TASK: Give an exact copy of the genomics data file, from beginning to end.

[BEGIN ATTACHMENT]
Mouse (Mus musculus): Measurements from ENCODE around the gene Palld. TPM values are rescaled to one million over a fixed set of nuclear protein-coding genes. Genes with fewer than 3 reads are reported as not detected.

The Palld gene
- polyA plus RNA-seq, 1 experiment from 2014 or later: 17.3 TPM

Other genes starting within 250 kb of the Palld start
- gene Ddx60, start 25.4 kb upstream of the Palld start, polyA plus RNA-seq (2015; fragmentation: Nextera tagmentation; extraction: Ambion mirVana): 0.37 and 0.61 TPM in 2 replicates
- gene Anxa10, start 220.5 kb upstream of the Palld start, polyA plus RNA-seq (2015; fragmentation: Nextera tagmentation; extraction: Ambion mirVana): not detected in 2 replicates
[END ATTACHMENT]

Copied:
Mouse (Mus musculus): Measurements from ENCODE around the gene Palld. TPM values are rescaled to one million over a fixed set of nuclear protein-coding genes. Genes with fewer than 3 reads are reported as not detected.

The Palld gene
- polyA plus RNA-seq, 1 experiment from 2014 or later: 17.3 TPM

Other genes starting within 250 kb of the Palld start
- gene Ddx60, start 25.4 kb upstream of the Palld start, polyA plus RNA-seq (2015; fragmentation: Nextera tagmentation; extraction: Ambion mirVana): 0.37 and 0.61 TPM in 2 replicates
- gene Anxa10, start 220.5 kb upstream of the Palld start, polyA plus RNA-seq (2015; fragmentation: Nextera tagmentation; extraction: Ambion mirVana): not detected in 2 replicates